Permeable pavement is taking center stage now as erosion control and stormwater green infrastructure projects aim to reduce runoff and improve water quality.
Stopping Nonpoint-Source Pollution
In Columbia, MO, the Public Works Department received a Clean Water Act 319 grant for stormwater improvements to reduce nonpoint-source pollution into the creeks and streams. Several projects were part of the grant that Boone County had received from the Missouri Department of Natural Resources through the EPA funding.
Erin Keys, an engineer with the Columbia Public Works Department, says the city acted as a consultant on the grant.
“Our portion was to retrofit an industrial site with some stormwater BMPs [best management practices],” she says. “We chose to retrofit our public works operations facility here in town. Our phase 1 projects included a bioretention basin, a bioswale, and a rain garden. The phase 2 projects were to retrofit an existing detention basin.”
Here’s a video to show construction took place:
The Columbia Public Works Department needed to expand the parking area for its employees and construct a detention basin to address the additional water coming off of the new parking lot.
In the 1980s, stormwater design focused on major detention for significant storm events, so the detention basin that was constructed at that time was large enough to hold back significant amounts of water from large rain events, says Keys. However, water from less significant events would flow right through the large pipe. The detention basin needed to be smaller to address water quality.
“We wanted that detention basin work a little bit harder and decided to convert that detention basin into an underground detention facility and porous pavement,” Keys says.
The area was excavated and a layer of rock was laid down, followed by filter fabric.
Next, 1,000 Atlantis D-Raintank Modular Rainwater Storage System units were installed. Keys likens the tanks to a “fancy milk crate. It’s mostly void space, but it’s got structural stability so that when you cover it with the fabric and the rock, we’re able to drive cars over the top of the pavement,” she says.
For porous pavement, PaveDrain—a permeable articulating concrete mat that integrates the reservoir to maximize onsite stormwater capacity during extreme storm events—was chosen.
“I wanted to do some kind of porous pavement,” Keys says of the project’s elements. “I like the idea of PaveDrain, that you could lay it in mats. Most paver systems have individual blocks you can lay. This you can lay down in a complete mat and so the installation seems easier.”
The product is designed to improve the typical storm hydrograph, increase environmental performance, and reduce stormwater infrastructure costs. PaveDrain mats can be preassembled in a variety of configurations.
The PaveDrain system enables a vertical infiltration path, recharging local groundwater and reducing first-flush pollutants by filtering out suspended sediments.
“What’s interesting about the PaveDrain blocks is we were able to place them in mats,” says Keys. The mats were delivered off semitrucks and placed on the appropriate place on the lot. The pieces were interlocked like a puzzle.” The pavement will stay in place despite turns and other movements by vehicular traffic, she adds.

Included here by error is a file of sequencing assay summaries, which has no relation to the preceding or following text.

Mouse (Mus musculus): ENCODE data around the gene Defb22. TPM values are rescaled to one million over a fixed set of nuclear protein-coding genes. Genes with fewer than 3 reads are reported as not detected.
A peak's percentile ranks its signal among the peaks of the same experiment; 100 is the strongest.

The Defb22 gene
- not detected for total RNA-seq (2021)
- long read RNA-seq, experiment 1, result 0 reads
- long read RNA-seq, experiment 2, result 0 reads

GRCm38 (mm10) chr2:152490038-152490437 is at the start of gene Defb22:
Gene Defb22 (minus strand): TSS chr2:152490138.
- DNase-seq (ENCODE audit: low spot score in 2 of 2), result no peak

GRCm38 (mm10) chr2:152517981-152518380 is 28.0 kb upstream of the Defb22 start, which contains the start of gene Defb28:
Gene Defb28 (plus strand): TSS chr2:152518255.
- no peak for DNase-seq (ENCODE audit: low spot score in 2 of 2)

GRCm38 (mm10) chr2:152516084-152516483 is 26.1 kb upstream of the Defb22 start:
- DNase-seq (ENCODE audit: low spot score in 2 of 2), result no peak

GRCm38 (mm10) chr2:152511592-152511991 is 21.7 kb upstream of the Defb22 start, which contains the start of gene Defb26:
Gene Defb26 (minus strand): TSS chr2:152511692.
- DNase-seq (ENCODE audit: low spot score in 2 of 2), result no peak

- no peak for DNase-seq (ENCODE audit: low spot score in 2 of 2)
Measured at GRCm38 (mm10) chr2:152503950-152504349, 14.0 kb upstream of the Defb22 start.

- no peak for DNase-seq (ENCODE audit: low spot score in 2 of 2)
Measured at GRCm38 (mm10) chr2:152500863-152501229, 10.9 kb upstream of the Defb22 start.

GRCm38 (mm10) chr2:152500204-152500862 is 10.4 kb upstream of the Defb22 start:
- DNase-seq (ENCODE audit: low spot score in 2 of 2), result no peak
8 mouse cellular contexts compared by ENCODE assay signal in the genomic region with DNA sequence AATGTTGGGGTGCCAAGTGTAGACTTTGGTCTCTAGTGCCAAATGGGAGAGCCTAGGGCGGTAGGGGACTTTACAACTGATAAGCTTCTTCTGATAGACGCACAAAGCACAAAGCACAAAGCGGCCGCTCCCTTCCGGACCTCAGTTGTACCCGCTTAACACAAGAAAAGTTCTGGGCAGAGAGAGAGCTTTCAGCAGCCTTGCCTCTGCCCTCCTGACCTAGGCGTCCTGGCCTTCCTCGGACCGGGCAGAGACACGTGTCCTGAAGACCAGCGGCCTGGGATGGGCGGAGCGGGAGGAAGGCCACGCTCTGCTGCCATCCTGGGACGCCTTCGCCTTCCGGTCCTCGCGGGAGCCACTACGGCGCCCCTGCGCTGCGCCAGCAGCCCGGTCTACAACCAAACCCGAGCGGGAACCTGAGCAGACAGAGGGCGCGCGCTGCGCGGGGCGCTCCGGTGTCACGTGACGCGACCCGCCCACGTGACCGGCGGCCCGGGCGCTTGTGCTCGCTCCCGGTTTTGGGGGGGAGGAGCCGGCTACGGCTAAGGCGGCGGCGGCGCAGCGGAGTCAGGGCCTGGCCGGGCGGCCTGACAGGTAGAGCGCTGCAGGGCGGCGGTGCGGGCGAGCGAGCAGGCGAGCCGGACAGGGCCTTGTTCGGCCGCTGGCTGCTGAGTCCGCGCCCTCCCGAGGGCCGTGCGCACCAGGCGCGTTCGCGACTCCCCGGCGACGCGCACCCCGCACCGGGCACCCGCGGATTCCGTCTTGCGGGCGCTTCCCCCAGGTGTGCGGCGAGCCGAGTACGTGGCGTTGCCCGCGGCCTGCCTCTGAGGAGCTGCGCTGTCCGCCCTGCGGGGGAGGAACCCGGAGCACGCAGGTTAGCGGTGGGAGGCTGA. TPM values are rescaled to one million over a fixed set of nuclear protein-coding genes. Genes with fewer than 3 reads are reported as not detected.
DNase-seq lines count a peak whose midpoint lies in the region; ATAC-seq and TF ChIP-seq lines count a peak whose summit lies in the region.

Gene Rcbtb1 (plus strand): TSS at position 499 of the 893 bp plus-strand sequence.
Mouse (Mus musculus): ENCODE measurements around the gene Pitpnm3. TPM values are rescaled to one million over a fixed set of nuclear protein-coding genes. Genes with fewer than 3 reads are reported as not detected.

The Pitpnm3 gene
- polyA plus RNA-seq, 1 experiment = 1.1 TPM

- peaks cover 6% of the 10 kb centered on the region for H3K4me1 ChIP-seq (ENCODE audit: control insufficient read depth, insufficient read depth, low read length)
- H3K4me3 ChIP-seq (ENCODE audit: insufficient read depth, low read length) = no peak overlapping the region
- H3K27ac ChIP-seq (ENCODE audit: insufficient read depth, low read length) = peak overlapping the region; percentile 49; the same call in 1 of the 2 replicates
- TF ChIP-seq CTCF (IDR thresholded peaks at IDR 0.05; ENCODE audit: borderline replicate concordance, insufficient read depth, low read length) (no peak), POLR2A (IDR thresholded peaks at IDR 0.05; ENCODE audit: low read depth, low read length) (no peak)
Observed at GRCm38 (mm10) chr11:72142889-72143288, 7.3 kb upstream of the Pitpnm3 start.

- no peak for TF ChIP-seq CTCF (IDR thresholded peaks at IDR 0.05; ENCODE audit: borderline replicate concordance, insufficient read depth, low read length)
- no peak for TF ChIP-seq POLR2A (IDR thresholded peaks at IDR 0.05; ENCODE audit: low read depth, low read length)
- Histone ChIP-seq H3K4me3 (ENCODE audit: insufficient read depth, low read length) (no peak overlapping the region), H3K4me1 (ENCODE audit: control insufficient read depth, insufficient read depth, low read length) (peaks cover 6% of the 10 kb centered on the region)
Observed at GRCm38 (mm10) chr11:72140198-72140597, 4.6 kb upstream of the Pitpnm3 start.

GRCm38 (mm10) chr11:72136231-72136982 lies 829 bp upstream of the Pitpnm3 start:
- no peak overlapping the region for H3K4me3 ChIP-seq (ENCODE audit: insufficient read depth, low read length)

“The Atlantis D-Raintanks are used for the detention part with the PaveDrain on top, with the idea that the water would infiltrate through the PaveDrain into the Atlantis tanks and be filtered, then stored for 48 hours and released slowly over that 48-hour period,” Keys says.
The water infiltrates through the spaces along the edge into the rock below, she says. Each block has an arch to provide strength and stormwater runoff storage capacity. The system features a monitoring port for visual indication of how much stormwater is being stored.
The second phase of the project was completed in June 2014. The project’s first phase, a bioretention basin, has been monitored by the county, with positive results. For many of the pollutants being studied, there has been between 90 and 99% removal. Some pollutants have yielded removal rates of 40–70%, which Keys notes is “still significant. It’s good to know we’re removing those pollutants from the runoff before they get to our creeks and streams.”
Keys says she anticipates the PaveDrain system will handle the winter well.
“During the last couple of years, we’ve had some pretty good snowy winters,” she notes. “One of the selling points is that the spaces between the blocks in the PaveDrain are such that you don’t have to fill those spaces, so it can take a lot more water between the spaces. That helps with rain but it also helps with snow. So we’re hoping we won’t need to plow it as much because that’s going to filter through those pavement blocks.
“I don’t think plowing is going to be an issue,” she adds. “They usually hold their blade up above the pavement anyway, so I think because of the margin above the pavement, it shouldn’t hurt any of the blocks. We’ll have to take a wait-and-see approach if we’re going to need any salt.”
Keys also believes that the block spaces will stay open and the blocks will hold the heat longer to allow the water to infiltrate between them.Don’t struggle with federal soil erosion control guidelines, NPDES regulations, and SWPPP requirements alone. Read this FREE report to tame the chaos! Erosion and Sediment Control: Navigating NPDES Regulations, SWPPP Requirements, and Techniques for Compliance. Download it now!